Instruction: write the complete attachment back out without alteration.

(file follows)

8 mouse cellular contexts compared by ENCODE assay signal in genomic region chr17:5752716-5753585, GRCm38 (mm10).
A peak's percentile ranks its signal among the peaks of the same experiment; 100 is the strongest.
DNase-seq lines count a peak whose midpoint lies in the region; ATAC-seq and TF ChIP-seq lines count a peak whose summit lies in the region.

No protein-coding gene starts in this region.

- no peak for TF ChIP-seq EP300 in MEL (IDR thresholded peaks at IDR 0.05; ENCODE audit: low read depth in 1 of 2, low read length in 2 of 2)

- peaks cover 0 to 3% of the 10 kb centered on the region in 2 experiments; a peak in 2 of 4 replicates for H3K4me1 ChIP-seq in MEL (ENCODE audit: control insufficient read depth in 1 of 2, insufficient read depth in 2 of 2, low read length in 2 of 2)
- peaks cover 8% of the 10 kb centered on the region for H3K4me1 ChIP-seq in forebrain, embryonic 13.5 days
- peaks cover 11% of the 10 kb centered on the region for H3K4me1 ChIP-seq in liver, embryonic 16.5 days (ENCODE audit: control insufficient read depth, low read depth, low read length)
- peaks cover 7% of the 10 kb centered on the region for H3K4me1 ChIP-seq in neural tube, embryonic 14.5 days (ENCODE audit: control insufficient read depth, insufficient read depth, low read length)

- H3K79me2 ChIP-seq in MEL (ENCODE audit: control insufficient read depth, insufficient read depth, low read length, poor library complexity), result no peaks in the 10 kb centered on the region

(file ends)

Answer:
8 mouse cellular contexts compared by ENCODE assay signal in genomic region chr17:5752716-5753585, GRCm38 (mm10).
A peak's percentile ranks its signal among the peaks of the same experiment; 100 is the strongest.
DNase-seq lines count a peak whose midpoint lies in the region; ATAC-seq and TF ChIP-seq lines count a peak whose summit lies in the region.

No protein-coding gene starts in this region.

- no peak for TF ChIP-seq EP300 in MEL (IDR thresholded peaks at IDR 0.05; ENCODE audit: low read depth in 1 of 2, low read length in 2 of 2)

- peaks cover 0 to 3% of the 10 kb centered on the region in 2 experiments; a peak in 2 of 4 replicates for H3K4me1 ChIP-seq in MEL (ENCODE audit: control insufficient read depth in 1 of 2, insufficient read depth in 2 of 2, low read length in 2 of 2)
- peaks cover 8% of the 10 kb centered on the region for H3K4me1 ChIP-seq in forebrain, embryonic 13.5 days
- peaks cover 11% of the 10 kb centered on the region for H3K4me1 ChIP-seq in liver, embryonic 16.5 days (ENCODE audit: control insufficient read depth, low read depth, low read length)
- peaks cover 7% of the 10 kb centered on the region for H3K4me1 ChIP-seq in neural tube, embryonic 14.5 days (ENCODE audit: control insufficient read depth, insufficient read depth, low read length)

- H3K79me2 ChIP-seq in MEL (ENCODE audit: control insufficient read depth, insufficient read depth, low read length, poor library complexity), result no peaks in the 10 kb centered on the region